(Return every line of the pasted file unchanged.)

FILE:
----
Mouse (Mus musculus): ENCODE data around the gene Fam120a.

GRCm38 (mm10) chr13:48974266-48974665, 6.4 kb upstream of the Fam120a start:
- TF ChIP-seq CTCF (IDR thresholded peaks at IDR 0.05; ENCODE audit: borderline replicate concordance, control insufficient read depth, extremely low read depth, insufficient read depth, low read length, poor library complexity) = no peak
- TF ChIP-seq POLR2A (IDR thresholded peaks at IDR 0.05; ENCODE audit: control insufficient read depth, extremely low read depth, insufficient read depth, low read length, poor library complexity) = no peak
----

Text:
Mouse (Mus musculus): ENCODE data around the gene Fam120a.

GRCm38 (mm10) chr13:48974266-48974665, 6.4 kb upstream of the Fam120a start:
- TF ChIP-seq CTCF (IDR thresholded peaks at IDR 0.05; ENCODE audit: borderline replicate concordance, control insufficient read depth, extremely low read depth, insufficient read depth, low read length, poor library complexity) = no peak
- TF ChIP-seq POLR2A (IDR thresholded peaks at IDR 0.05; ENCODE audit: control insufficient read depth, extremely low read depth, insufficient read depth, low read length, poor library complexity) = no peak